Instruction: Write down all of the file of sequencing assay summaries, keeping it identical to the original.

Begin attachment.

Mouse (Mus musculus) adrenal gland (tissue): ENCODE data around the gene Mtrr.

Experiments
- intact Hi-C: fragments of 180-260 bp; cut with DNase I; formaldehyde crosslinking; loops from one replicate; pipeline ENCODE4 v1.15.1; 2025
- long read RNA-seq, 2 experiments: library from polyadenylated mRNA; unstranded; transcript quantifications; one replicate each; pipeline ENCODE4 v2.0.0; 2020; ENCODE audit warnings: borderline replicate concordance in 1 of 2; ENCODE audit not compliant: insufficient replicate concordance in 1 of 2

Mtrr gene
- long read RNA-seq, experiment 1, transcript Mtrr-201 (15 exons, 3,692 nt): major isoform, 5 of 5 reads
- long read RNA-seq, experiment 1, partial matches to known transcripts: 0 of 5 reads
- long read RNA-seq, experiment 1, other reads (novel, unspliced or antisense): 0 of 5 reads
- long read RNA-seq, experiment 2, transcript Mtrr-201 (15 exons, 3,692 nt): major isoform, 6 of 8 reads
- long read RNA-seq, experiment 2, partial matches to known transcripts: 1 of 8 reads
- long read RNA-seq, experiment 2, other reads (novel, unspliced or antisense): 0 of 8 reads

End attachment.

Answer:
Mouse (Mus musculus) adrenal gland (tissue): ENCODE data around the gene Mtrr.

Experiments
- intact Hi-C: fragments of 180-260 bp; cut with DNase I; formaldehyde crosslinking; loops from one replicate; pipeline ENCODE4 v1.15.1; 2025
- long read RNA-seq, 2 experiments: library from polyadenylated mRNA; unstranded; transcript quantifications; one replicate each; pipeline ENCODE4 v2.0.0; 2020; ENCODE audit warnings: borderline replicate concordance in 1 of 2; ENCODE audit not compliant: insufficient replicate concordance in 1 of 2

Mtrr gene
- long read RNA-seq, experiment 1, transcript Mtrr-201 (15 exons, 3,692 nt): major isoform, 5 of 5 reads
- long read RNA-seq, experiment 1, partial matches to known transcripts: 0 of 5 reads
- long read RNA-seq, experiment 1, other reads (novel, unspliced or antisense): 0 of 5 reads
- long read RNA-seq, experiment 2, transcript Mtrr-201 (15 exons, 3,692 nt): major isoform, 6 of 8 reads
- long read RNA-seq, experiment 2, partial matches to known transcripts: 1 of 8 reads
- long read RNA-seq, experiment 2, other reads (novel, unspliced or antisense): 0 of 8 reads